Scoping out Yellow Springs essentials

By Betsy Marsh

Travelers know how hard it is to gauge a town’s vibe on the first meet-cute.  Is it all first-impression gloss, all coy impishness?  Or will the town be 100 percent itself through and through?

I’ve been stopping by Ohio’s quirky Yellow Springs for decades, and on each trip I share the village sidewalks with the Birkenstock Brigade, the emerald-dreadlock-and-tat crowd, and the women of a certain age who nonchalantly walk down the street in belly-dancing gear.  I know this can only be Yellow Springs and know it’s exactly where I need to be for the day.

The town of 3,500 outside Dayton is gathering more clicks and chatter as native son Dave Chappelle plans to open a comedy club here.  He’s bought an old fire house along the Little Miami Scenic Trail to create a restaurant and nightclub, moving his popular outdoor comedy-and-music series downtown.

While we wait for the club, Yellow Springs is ready for local, organic nibbling and a comfy overnight in heritage lodging.

Nosh along the way

Nothing jet-fuels a bracing day of hiking and shopping like a slab of cherry-studded Italian cream cake and some wicked java—a carb-and-caffeine jolt created by Dino’s Cappuccinos and Current Cuisine.

Many of YS’s restaurants and its venerable landmark, Ye Olde Trail Tavern in the original 1827 log cabin, are temporarily closed for COVID precautions.  But the town’s markets and delis are rolling along, and it’s easy to create a picnic to leisurely unpack in the village or in the parks surrounding Yellow Springs.

Current Cuisine international deli has pick up or delivery, with hearty mains such as salmon teriyaki, beef stroganoff and rosemary pork loin.  For dessert, maybe a dainty slice of lavender cake, with lavender-infused butter cream, or the deli’s best seller, triple chocolate cake.  If you’re hanging with a crowd, now’s the moment to splash out for the $35 Chocolate Bomb, a dome-shaped cake filled with amaretto chocolate mousse.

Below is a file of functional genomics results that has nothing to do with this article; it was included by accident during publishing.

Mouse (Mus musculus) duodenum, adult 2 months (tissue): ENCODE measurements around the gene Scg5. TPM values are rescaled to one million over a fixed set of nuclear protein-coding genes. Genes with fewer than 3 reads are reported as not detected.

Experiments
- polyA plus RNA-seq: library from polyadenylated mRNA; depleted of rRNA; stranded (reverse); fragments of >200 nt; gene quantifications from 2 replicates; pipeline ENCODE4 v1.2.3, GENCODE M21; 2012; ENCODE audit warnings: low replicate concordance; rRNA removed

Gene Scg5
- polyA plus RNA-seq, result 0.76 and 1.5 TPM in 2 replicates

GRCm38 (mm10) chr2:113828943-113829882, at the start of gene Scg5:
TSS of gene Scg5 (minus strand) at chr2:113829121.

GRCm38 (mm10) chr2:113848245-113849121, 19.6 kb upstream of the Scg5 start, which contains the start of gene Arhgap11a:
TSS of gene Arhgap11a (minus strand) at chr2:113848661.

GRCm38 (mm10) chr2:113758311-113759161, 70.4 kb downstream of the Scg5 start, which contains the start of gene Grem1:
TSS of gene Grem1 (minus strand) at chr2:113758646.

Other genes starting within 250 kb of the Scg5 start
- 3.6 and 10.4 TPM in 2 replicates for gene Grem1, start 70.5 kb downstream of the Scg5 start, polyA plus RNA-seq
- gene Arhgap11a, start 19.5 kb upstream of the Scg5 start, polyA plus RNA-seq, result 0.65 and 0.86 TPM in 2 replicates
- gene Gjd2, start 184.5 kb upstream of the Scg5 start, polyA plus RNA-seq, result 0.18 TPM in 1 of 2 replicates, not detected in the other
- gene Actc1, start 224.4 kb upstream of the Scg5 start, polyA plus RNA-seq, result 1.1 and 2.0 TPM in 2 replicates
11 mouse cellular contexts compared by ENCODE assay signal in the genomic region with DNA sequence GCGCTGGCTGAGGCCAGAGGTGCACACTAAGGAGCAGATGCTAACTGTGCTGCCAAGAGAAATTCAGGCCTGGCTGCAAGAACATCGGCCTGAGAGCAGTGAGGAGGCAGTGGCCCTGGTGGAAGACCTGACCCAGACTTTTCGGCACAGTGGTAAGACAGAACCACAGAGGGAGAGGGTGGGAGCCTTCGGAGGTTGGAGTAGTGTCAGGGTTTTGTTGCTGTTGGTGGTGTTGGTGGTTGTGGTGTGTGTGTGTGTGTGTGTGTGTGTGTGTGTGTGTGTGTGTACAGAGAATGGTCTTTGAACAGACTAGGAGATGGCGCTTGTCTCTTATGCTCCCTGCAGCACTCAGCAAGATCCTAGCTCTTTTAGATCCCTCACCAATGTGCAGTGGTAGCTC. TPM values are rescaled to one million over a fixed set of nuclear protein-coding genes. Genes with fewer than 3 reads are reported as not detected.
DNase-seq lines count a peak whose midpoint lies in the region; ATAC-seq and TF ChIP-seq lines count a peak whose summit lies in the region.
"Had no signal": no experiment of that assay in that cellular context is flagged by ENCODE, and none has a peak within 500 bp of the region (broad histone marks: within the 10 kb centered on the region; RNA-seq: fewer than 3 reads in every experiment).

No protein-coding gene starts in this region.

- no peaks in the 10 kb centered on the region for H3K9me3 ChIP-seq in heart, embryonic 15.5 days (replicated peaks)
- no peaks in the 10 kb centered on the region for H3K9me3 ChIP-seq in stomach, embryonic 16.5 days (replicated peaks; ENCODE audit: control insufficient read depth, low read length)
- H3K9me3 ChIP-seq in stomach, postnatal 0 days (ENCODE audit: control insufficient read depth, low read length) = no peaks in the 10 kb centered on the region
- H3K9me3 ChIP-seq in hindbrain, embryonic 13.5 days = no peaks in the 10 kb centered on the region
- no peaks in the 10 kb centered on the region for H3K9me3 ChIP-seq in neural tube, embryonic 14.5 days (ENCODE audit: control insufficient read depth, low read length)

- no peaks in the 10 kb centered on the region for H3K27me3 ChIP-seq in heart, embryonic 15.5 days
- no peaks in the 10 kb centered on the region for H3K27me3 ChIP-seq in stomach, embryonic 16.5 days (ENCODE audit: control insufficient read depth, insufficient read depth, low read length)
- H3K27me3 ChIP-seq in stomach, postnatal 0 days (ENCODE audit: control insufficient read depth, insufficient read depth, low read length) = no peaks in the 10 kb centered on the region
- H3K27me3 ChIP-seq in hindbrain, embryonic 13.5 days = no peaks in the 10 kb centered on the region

For a meal of memory, The Winds Café is reopening after a winter break.  A cooperatively owned and operated cafe since 1977, The Winds continues as an Ohio treasure.  The cafe keeps to its mission of European style with an American twist.

Ingredients are as local and organic as possible, paired with a deep wine list that’s sans snootiness.  While the kitchen turns out grand walleye, duck and steak, it’s a treat to craft a meal from starters alone:  fried Brussels sprouts, Indian-spiced sweet potatoes and Russian beets.

Three miles and two centuries away, Clifton Mill has pared down its hefty menu to such local faves as biscuits and gravy for carry-out breakfast and buffalo burgers and chicken-and-gouda sandwiches for lunch on the go.  The earliest mill on the Little Miami stretches back to 1802, and today’s version remains one of the river’s largest water-powered grist mills still turning.  You can cross over a covered bridge and, with reservations, tour the mill’s inner workings, a glimpse back to the hard-working pioneers who built Yellow Springs.

Stay the night

Celebrating its centennial, the Arthur Morgan House B&B reigns atop a rise in downtown YS.  The house vibe is restorative, free of TVs, radios and phones in your room.

Built by Lucy and Arthur Morgan, the two-story house has had its history interwoven with that of Antioch College. Lucy opened a Depression Food Cooperative to feed Antioch students in the 1930s, and later the school bought the building for offices and a co-op dorm.  It became a B&B in 1986.  To honor the house’s century-old pedigree, the current innkeeper is offering $100 rates for the second night.

Also striking up the birthday band, this time for an astonishing 200 years, is Grinnell Mill B&B.  This 1821 landmark stands on the banks of the Little Miami River, and its serenity is the perfect antidote to the incense-spiked buzz of Yellow Springs.

Within Glen Helen Nature Preserve, the B&B was restored in 2006, with two bedrooms upstairs and—surprising in a bicentennial building—a handicapped-accessible suite on the first floor.  Because of COVID regulations, the house is being rented exclusively to families or bubble groups.

And don’t leave town without…

…setting the GPS to delish and dashing out to Young’s Jersey Dairy.  Yes, it’s a working family farm that’s mushroomed since 1869 into two restaurants, a bakery, a miniature golf course and petting zoo.  But the real draw?  The all-consuming FOTW—Flavor of the Week.

It’s worth it to check out the dairy’s culinary calendar online—that friendly cow mooing her hello just makes you smile.

While portions of Young’s are temporarily closed, it’s still possible to roll through for a cone.  The week of April 5 kicks off with salty caramel pretzel crunch, a powerful combo.  The 12th goes bold with Cow Patty, dark chocolate ice cream with chocolate cookie pieces, chocolate-covered toffee pieces and mini chocolate chips.

April 19 embraces a classic, peaches and cream, and the 26th is all about peanut butter cup.  May rolls in on strawberry dreams.

Of course, you don’t need to conform to FOTW.  The Youngs have dozens more on the board, and many of us can testify that caramel chocolate toffee keeps its promise every time.


When you go

For more information about Yellow Springs, visit and


Travel journalist Bytsa Marsh
has reportedfrom more than
100 countries on seven continents.